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Sri Muthuswami Dikshitar - an introduction

This (Aippasi) is an improtant month for the Carnatic music lovers. As per  the Tamil calender, Naraka chaturdasi which is celebrated as  Deepavali falls in this month.  According to the Puranas,  Narakasura was killed by Sri Krishna on this day and it is also  on this day that the King Mahabali's ego was shattered by Sri Vamana murthi, in  Trivikrama avatara. It  has other Puranic backgrounds as well.   Generally, it is considered symbolic of victory of Understanding over Ignorance or Good over evil. Sri Ramana composed a small poem on the significance of Deepavali with an import that it is relinquishing the “I am the body” idea.


Now, what is the connection between Deepavali and carnatic music? Yes, it is on this sacred day in the year 1835, that Sri Muthuswami Dikshitar, the youngest of the trinities of carnatic music, gave up his physical body and merged with the Nada Brahman, listening  to his disciples reciting  “Meena lochani pasa mosani”,  the anu pallavi lines of his Meenakshi memudham kriti in the raga Gamakakriya.  For such highly evolved beings, it must have been more difficult to hold on to the physical body than give it up. He lived for 60  eventful and productive years with the aim to help and guide people to get rooted in Bhakti as an end in itself with dispassion (vairagya) and discrimination (Viveka) and he did this using music as a tool. This was probably his main aim. The 500 odd Kritis composed by him in various ragas have been the secondary aim of this musical genius and for this the entire  music world is for ever indebted to him. Can any one think of carnatic music bereft of the kritis of the Tritnities?

In the sahityas, apart from Bhakti,  Sri Dikshitar packs a mine of information about the various Godheads, temples, sthala puranas (Puranic sotries associated with temples), Ithihasas, Puranas Vedic and Upanishadic truths, astrlogy, mantra and tantra sastras and much more. There is a seamless transition from Sagunopasana (worshiping God with attributes) to Nirgunopasana (worshiping God without attributes) in many of his kritis.  A Guru will initiate the disciple by giving him the mantra, the way to chant it, the meaning of it and also describe the fruit of chanting. One can follow a similar pattern in many of   Sri  Dikshitar's kritis. They are spontaneous outpourings from his heart cave (Guha). Sri Ramana says such poetry are expressions of  the highest spiritual experiences and not deliberate attempts to write beautiful poetry to attain something. “Petraidai PAdinar, PAdi peravillai” (They sang what they experienced and not sang to experience) Such music takes one from sound to silence which is the birthplace of all music.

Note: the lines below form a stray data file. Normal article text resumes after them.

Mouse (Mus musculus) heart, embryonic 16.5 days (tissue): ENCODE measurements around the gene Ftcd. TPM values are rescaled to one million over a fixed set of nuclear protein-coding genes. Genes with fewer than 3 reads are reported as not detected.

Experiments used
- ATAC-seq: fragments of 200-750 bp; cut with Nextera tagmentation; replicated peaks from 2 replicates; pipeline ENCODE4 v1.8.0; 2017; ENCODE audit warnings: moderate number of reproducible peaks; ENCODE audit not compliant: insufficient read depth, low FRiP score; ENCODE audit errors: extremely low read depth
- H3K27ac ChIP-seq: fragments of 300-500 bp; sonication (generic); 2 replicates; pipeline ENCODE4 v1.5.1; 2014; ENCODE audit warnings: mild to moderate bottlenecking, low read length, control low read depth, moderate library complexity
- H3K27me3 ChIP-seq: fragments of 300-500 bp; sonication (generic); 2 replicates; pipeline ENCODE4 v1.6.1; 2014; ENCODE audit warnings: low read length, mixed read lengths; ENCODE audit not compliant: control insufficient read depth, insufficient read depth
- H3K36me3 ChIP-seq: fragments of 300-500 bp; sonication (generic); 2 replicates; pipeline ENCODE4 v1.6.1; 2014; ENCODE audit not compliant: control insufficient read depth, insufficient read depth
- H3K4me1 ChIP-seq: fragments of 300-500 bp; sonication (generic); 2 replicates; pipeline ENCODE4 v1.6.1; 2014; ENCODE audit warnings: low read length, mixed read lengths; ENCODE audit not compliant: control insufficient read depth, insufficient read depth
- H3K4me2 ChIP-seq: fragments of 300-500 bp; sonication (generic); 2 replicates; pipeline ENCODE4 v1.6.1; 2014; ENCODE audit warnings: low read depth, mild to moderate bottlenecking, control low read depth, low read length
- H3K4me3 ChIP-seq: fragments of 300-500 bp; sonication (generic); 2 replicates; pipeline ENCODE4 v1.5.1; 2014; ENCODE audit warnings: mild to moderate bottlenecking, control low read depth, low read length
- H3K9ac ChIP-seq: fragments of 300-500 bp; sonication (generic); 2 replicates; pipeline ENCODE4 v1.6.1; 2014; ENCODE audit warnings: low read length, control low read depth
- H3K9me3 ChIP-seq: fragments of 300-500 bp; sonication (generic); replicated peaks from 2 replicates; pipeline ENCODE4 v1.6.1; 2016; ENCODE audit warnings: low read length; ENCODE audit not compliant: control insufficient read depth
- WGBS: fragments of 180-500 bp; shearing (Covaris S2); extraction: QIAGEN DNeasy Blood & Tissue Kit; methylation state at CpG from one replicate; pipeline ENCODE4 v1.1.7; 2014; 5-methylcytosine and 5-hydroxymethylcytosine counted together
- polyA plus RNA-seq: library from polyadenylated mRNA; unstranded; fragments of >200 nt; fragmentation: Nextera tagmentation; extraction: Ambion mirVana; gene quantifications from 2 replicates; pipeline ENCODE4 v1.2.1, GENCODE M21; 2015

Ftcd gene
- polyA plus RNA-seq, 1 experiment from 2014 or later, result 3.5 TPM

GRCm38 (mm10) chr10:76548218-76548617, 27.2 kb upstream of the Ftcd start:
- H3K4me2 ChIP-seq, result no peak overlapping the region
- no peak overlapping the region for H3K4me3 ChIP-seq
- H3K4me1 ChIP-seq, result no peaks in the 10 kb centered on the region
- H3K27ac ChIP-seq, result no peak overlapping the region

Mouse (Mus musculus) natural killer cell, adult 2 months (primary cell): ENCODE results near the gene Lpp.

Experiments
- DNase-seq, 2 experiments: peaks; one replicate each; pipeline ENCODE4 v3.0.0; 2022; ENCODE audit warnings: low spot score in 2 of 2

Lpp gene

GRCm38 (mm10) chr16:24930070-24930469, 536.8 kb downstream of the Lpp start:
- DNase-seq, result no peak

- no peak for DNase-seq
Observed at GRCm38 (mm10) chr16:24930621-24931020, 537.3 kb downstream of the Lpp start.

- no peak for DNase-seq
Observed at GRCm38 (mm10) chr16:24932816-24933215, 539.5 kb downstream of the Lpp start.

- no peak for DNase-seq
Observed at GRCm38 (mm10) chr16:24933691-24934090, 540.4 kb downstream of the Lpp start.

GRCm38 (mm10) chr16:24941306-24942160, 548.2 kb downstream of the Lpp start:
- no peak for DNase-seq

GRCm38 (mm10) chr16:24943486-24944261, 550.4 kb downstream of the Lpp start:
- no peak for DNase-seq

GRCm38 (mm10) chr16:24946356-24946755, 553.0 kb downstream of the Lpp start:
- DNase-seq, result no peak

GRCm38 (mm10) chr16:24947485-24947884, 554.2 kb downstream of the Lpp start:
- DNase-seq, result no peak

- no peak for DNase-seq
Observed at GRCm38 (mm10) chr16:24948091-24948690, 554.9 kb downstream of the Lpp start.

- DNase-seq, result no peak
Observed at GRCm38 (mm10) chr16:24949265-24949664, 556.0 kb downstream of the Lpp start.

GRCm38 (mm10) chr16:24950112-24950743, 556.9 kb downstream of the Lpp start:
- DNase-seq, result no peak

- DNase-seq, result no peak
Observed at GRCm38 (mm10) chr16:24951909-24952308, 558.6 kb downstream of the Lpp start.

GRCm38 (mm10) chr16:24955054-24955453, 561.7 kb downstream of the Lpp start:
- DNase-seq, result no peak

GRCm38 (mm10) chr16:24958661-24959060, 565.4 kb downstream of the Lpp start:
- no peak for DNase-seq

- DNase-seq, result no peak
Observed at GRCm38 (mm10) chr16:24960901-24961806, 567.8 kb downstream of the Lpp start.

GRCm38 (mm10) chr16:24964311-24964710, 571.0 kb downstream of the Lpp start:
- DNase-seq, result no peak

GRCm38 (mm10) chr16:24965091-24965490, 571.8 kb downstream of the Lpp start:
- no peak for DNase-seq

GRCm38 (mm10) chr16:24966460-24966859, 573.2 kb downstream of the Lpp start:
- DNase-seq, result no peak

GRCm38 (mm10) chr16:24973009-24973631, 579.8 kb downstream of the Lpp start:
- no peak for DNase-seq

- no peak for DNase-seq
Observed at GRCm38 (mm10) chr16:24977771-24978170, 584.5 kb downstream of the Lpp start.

The selection of ragas for the kritis is not random but seemes to be based on many intricate aspects.  He integrated other forms of music also in his kritis. One can find reflections of Hidustani music and Western concert music in some of the kritis. His music also shows the impact of his wide travels across India from South to North and his meetings with other contemporary composers. It is said that he had  many exchanges with Sri Shyama Sastri and at least one meeting with Sri Thyagaraja. 

He lived during the time of political turbulance with the transition of power from the Nayakas to  Maratas then to the East India company. In the world scene, he lived during the time of American and French revolutions. It will be interesting to know that the western composers Mozart and Beethoven were contemporaries of Sri Dikshitar.

It will be a worthwhile and enjoyable experience to read the biography of this Great musical genius and trace his travels and visit the temples he had sung about. It is will be a surreal experience to listen  to his kitis in the temples where they were composed. Many great stalwarts have sung his kritis and the least we can do is to listen to them and experience the bliss.

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